Story Engineering

Story Engineering

By Larry Brooks

  • Release Date: 2011-01-27
  • Genre: Language Arts & Disciplines
Score: 4.5
From 21 Ratings
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What makes a good story or a screenplay great?

The vast majority of writers begin the storytelling process with only a partial understanding where to begin. Some labor their entire lives without ever learning that successful stories are as dependent upon good engineering as they are artistry. But the truth is, unless you are master of the form, function and criteria of successful storytelling, sitting down and pounding out a first draft without planning is an ineffective way to begin.

Story Engineering starts with the criteria and the architecture of storytelling, the engineering and design of a story--and uses it as the basis for narrative. The greatest potential of any story is found in the way six specific aspects of storytelling combine and empower each other on the page. When rendered artfully, they become a sum in excess of their parts.

You'll learn to wrap your head around the big pictures of storytelling at a professional level through a new approach that shows how to combine these six core competencies which include:
Four elemental competencies of concept, character, theme, and story structure (plot)Two executional competencies of scene construction and writing voice
The true magic of storytelling happens when these six core competencies work together in perfect harmony. And the best part? Anyone can do it!


  • Illuminating!

    By alinamusic
    The meat and potatoes of this book are great: you are promised to learn how to engineer a commercial story and you do just that. This may not be a model that will work well for highly intuitive people, but it can be a treasure trove for analytical minds, that like to be creative within a structure. The only thing that I felt took away from the content of the book was, ironically, the writer’s voice itself. Very impetuous, laden with heavy-handed metaphors, in my opinion, it espoused the message of the book with such force, it actually took away from it. I felt like the principles were being stuffed down my throat without leaving any room for me to breathe. Like I said, I loved what I learned, but, if you’re an independent-minded person like me, be prepared to skip through a lot of parts that ring like propaganda.
  • Long and Tedious

    By SherwoodBoston
    The ideas the author presents in this book are of value to ALL writers. Buy this book for those ideas only. Unfortunately, the execution is far too excessively verbose and replete with blathering "analogies." It takes the author so long to make a point amidst hokey criticisms of "pantsing" that it puts his thesis at risk. Also, Writer's Digest (the publisher of this book) needs to hire a seasoned editor who takes pride and time to proof a manuscript. This book is replete with typos, duplicate words, words of out of place, and such basic grammatical errors that it's embarrassing.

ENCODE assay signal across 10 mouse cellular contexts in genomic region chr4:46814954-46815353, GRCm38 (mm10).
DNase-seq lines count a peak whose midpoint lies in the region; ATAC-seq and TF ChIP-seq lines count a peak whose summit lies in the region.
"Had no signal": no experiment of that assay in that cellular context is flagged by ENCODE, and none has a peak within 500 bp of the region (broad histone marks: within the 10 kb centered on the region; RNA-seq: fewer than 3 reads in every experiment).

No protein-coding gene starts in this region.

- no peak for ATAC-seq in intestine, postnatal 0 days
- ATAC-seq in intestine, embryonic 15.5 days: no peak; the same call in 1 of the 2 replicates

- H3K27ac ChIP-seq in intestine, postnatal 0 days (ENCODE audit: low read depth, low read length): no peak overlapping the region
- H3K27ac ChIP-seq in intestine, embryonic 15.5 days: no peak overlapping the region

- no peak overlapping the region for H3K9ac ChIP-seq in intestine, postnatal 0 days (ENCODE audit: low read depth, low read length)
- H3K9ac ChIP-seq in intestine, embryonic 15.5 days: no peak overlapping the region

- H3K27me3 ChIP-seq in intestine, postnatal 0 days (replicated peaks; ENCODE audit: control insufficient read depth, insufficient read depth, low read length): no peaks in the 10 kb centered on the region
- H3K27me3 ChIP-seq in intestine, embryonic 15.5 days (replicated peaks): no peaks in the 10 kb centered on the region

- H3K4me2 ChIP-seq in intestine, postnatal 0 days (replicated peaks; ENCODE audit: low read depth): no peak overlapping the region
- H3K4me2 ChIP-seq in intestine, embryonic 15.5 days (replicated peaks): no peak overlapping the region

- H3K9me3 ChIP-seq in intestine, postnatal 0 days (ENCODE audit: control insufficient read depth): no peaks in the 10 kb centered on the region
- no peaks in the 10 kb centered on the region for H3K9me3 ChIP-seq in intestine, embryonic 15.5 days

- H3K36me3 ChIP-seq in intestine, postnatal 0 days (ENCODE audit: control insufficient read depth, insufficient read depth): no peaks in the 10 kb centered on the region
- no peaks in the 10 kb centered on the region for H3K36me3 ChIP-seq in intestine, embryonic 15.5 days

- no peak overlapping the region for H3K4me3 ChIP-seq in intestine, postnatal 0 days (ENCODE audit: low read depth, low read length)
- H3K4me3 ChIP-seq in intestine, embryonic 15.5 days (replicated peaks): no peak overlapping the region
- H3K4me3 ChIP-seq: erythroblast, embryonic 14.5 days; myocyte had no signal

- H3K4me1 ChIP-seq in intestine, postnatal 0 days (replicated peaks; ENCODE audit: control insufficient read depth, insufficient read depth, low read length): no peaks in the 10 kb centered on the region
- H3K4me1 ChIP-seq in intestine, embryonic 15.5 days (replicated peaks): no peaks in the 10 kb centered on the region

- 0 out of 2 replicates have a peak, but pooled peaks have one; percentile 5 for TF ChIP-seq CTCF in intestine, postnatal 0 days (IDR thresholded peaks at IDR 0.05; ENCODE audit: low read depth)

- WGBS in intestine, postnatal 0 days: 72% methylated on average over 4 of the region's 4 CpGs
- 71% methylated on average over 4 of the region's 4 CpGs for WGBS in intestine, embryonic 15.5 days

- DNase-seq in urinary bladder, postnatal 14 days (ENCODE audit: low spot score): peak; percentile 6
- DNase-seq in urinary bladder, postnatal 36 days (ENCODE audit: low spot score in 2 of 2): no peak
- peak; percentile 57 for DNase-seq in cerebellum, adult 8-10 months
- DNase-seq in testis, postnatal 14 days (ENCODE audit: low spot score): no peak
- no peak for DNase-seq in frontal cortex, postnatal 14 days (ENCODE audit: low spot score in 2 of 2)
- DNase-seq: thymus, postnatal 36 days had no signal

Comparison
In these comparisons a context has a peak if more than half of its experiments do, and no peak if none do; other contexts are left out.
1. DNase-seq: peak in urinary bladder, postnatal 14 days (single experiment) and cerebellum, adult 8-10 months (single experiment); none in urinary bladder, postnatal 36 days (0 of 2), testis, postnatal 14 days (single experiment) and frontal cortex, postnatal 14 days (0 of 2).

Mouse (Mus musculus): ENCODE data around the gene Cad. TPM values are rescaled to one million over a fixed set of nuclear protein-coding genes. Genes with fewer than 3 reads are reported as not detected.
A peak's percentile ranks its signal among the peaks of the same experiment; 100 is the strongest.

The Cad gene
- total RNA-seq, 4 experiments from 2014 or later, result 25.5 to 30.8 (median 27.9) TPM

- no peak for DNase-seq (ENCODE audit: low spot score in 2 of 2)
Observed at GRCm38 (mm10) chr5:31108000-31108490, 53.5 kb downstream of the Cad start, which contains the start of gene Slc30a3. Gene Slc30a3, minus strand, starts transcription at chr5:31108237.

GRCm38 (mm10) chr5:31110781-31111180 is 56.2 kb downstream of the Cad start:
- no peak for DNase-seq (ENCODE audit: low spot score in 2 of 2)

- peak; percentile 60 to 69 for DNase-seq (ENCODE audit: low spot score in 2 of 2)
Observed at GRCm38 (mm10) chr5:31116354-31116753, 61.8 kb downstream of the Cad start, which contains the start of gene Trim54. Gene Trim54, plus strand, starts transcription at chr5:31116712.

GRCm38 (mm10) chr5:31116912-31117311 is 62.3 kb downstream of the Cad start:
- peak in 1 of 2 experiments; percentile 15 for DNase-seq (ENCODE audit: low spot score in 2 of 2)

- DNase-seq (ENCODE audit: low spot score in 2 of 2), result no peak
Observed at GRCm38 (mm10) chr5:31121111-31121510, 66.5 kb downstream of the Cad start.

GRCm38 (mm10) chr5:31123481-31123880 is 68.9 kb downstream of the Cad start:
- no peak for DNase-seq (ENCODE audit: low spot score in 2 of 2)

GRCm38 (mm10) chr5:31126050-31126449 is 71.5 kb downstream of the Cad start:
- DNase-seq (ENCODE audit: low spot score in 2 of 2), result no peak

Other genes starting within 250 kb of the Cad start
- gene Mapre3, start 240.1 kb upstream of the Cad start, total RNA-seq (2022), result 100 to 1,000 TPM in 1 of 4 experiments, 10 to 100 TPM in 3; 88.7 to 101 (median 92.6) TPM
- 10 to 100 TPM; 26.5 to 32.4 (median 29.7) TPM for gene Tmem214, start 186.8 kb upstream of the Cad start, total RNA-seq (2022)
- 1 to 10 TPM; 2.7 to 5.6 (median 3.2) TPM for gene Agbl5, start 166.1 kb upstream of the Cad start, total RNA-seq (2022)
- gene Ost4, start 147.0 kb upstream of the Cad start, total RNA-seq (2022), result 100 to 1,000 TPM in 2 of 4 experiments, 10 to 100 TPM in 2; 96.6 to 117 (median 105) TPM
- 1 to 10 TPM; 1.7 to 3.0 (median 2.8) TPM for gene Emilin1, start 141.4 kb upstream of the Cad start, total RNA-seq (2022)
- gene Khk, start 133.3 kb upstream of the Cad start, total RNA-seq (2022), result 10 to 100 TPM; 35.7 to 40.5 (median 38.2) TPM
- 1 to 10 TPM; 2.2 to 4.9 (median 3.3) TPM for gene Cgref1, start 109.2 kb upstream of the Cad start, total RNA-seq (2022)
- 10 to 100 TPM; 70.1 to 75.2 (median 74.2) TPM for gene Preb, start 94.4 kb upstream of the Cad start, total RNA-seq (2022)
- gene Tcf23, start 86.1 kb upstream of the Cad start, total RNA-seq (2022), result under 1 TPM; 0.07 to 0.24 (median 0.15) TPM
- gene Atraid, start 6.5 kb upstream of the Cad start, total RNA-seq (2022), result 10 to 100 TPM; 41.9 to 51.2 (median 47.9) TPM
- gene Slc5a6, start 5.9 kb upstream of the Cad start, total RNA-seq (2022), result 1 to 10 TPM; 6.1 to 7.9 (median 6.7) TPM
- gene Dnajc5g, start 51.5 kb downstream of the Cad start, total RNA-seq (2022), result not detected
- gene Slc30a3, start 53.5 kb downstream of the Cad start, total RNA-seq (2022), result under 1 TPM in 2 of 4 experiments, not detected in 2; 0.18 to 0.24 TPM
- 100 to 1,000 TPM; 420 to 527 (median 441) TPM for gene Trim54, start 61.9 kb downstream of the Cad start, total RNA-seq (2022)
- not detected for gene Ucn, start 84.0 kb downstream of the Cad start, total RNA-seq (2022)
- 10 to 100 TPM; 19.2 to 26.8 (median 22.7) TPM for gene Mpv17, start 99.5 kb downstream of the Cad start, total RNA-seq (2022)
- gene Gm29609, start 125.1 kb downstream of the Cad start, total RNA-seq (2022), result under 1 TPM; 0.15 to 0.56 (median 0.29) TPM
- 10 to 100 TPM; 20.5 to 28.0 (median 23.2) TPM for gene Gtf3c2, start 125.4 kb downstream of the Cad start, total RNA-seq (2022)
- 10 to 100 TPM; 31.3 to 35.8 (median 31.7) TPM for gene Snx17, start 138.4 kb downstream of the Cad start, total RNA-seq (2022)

• Excellent Study Material

    By M.G. Dawsin
    I have already read this book in its entirety and am about to purchase it again in iBooks format so that I will always have it accessible to me as a study-guide. After finishing it originally, I came to the conclusion that it is one of the most valuable resources I have ever come across for learning how to write an effectively-developed, well-structured and competent literary work. Admittedly Brooks assumes a more rigidly organized, non-organic approach to developing stories, structuring most of the process according to the very particular demands of the screenplay/film industry. However as a result, it provides excellent study material for the competent writer who is driven to succeed in his endeavors. "Story Engineering" reads more like a practical textbook for an advanced grad course on the subjects of story structure and cohesive storytelling than a self-help guide for the starving artist. If you have ever really wanted to know what a good manuscript requires to make it past the slush pile and to the editor’s desk, this book will teach you 98% of the writing process necessary to get you there.
  • What did I learn?

    By dragonIMA
    I think I'm giving this a "one" because I don't think I learned much except I "have to" do all the stuff on a long list by this point or else all is in vain. Not really encouraging. I would recommend this to people who are unwaveringly determined to learn if there is a solid approach to writing through a poorly organized book. I would have liked it if there had been an attempt to make a more visual approach or use acronyms for the criteria and processes. Thus, I can only say that it is a very meandering list, rather than a didactic and streamlined book on writing. Sorry, Mr. Brooks.